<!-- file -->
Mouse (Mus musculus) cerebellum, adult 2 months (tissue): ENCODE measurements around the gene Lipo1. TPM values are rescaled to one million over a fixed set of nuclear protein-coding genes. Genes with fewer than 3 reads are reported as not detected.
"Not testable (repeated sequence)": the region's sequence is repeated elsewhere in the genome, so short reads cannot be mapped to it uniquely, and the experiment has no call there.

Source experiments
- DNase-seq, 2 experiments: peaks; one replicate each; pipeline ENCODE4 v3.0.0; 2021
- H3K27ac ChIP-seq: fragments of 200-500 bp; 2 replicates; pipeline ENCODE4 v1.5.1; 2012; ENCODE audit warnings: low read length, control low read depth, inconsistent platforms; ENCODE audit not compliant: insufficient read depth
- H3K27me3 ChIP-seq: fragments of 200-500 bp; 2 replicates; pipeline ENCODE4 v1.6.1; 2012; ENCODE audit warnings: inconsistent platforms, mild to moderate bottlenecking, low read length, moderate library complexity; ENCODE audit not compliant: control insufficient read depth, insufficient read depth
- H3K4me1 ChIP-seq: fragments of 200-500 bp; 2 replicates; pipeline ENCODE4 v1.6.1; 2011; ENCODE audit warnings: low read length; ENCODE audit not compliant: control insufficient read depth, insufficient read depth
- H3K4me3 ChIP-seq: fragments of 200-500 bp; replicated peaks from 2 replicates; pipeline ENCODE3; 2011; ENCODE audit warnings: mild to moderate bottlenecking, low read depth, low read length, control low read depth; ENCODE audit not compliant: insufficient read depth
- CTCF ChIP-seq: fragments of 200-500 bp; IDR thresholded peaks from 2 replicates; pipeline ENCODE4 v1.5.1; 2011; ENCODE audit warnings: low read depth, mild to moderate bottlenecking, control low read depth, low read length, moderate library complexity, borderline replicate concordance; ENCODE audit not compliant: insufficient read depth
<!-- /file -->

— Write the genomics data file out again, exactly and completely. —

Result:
Mouse (Mus musculus) cerebellum, adult 2 months (tissue): ENCODE measurements around the gene Lipo1. TPM values are rescaled to one million over a fixed set of nuclear protein-coding genes. Genes with fewer than 3 reads are reported as not detected.
"Not testable (repeated sequence)": the region's sequence is repeated elsewhere in the genome, so short reads cannot be mapped to it uniquely, and the experiment has no call there.

Source experiments
- DNase-seq, 2 experiments: peaks; one replicate each; pipeline ENCODE4 v3.0.0; 2021
- H3K27ac ChIP-seq: fragments of 200-500 bp; 2 replicates; pipeline ENCODE4 v1.5.1; 2012; ENCODE audit warnings: low read length, control low read depth, inconsistent platforms; ENCODE audit not compliant: insufficient read depth
- H3K27me3 ChIP-seq: fragments of 200-500 bp; 2 replicates; pipeline ENCODE4 v1.6.1; 2012; ENCODE audit warnings: inconsistent platforms, mild to moderate bottlenecking, low read length, moderate library complexity; ENCODE audit not compliant: control insufficient read depth, insufficient read depth
- H3K4me1 ChIP-seq: fragments of 200-500 bp; 2 replicates; pipeline ENCODE4 v1.6.1; 2011; ENCODE audit warnings: low read length; ENCODE audit not compliant: control insufficient read depth, insufficient read depth
- H3K4me3 ChIP-seq: fragments of 200-500 bp; replicated peaks from 2 replicates; pipeline ENCODE3; 2011; ENCODE audit warnings: mild to moderate bottlenecking, low read depth, low read length, control low read depth; ENCODE audit not compliant: insufficient read depth
- CTCF ChIP-seq: fragments of 200-500 bp; IDR thresholded peaks from 2 replicates; pipeline ENCODE4 v1.5.1; 2011; ENCODE audit warnings: low read depth, mild to moderate bottlenecking, control low read depth, low read length, moderate library complexity, borderline replicate concordance; ENCODE audit not compliant: insufficient read depth